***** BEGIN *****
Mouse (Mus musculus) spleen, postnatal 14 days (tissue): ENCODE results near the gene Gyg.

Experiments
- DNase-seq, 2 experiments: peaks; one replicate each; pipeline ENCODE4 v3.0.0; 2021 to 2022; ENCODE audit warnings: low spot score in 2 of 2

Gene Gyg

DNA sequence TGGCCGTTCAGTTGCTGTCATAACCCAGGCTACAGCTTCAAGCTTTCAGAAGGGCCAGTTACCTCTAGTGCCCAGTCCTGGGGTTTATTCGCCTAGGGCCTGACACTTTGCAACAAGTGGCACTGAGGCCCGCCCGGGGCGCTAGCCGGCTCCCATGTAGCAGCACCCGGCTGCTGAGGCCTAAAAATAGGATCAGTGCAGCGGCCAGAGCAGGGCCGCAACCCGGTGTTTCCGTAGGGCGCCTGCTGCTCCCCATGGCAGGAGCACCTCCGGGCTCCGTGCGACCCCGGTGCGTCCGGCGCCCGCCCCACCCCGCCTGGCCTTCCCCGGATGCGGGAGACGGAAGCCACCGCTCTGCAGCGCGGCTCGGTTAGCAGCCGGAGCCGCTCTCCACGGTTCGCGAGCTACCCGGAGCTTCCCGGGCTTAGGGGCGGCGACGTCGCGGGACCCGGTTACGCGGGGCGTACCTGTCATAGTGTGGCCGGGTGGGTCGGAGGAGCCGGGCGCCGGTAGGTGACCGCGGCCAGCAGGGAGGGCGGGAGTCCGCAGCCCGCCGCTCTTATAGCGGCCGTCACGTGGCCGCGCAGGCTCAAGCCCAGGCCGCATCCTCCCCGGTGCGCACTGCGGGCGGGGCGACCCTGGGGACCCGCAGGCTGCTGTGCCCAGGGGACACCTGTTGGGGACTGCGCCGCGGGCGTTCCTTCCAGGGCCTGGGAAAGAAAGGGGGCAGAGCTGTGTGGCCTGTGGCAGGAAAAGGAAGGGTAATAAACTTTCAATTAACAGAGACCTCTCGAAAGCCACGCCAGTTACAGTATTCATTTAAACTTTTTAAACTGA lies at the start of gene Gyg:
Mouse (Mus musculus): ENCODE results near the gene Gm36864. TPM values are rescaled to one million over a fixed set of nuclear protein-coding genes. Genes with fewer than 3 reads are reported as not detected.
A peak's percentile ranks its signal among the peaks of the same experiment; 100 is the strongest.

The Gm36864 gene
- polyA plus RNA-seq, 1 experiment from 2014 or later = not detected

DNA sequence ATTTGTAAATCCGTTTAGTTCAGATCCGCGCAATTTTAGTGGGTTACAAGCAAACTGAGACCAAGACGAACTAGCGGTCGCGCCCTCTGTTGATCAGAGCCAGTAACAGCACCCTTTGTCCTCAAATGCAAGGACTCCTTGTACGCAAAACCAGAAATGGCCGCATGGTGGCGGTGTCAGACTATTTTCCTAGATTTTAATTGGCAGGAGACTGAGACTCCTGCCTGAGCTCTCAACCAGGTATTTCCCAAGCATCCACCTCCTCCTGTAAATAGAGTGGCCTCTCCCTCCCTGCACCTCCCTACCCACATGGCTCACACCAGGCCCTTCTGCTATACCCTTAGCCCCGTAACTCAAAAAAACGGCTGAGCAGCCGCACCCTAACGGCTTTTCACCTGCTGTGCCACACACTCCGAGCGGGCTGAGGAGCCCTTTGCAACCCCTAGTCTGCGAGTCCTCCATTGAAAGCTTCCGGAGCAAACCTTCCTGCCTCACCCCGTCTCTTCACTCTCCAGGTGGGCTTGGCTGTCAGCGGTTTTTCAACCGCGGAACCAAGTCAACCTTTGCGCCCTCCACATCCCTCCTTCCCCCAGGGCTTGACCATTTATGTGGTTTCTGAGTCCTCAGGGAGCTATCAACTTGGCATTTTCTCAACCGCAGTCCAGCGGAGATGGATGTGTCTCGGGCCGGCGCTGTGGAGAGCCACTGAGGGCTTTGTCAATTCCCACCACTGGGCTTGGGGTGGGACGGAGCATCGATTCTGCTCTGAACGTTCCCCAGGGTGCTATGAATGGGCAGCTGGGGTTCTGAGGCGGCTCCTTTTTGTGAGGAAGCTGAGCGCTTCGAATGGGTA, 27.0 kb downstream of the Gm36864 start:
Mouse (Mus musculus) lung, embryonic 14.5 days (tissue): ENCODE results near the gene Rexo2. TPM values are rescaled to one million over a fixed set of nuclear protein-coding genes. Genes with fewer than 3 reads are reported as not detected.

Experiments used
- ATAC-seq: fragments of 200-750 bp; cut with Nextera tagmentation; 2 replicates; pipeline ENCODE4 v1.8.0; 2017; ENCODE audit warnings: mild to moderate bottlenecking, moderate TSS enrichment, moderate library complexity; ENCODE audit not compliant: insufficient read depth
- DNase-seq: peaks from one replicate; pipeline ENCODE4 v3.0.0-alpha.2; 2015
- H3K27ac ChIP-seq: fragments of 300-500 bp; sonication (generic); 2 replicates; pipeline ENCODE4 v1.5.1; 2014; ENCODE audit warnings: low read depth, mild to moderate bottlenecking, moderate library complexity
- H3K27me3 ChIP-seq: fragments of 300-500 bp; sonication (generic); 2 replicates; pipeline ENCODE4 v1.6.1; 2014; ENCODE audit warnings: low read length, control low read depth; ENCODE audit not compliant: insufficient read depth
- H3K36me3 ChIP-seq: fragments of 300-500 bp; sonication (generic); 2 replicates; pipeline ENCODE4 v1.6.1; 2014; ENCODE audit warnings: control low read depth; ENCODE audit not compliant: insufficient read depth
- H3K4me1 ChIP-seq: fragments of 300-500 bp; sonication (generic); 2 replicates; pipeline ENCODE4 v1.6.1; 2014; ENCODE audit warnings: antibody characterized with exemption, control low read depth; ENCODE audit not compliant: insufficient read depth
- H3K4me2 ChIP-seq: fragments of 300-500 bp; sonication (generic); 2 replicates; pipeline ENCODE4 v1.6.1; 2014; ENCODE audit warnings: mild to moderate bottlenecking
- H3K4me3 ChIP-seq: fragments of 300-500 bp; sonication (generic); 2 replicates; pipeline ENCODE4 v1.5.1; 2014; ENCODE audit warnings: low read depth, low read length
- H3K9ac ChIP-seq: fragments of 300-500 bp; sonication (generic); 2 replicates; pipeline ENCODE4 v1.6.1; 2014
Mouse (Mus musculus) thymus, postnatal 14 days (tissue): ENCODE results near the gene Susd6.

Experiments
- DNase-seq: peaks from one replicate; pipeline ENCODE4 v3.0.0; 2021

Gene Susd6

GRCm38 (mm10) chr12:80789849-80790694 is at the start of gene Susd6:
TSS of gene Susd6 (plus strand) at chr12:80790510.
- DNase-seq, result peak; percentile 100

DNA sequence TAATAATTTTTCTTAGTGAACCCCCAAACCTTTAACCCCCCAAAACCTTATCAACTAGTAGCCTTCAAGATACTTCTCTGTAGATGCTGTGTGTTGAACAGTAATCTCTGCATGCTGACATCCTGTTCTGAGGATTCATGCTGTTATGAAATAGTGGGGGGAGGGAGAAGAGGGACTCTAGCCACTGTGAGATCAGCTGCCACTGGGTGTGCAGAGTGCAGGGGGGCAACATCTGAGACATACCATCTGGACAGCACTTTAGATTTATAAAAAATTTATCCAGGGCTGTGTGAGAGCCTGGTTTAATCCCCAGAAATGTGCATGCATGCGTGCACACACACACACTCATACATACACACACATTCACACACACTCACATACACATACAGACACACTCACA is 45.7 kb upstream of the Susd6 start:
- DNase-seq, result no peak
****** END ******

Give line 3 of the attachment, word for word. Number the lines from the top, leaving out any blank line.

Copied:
- DNase-seq, 2 experiments: peaks; one replicate each; pipeline ENCODE4 v3.0.0; 2021 to 2022; ENCODE audit warnings: low spot score in 2 of 2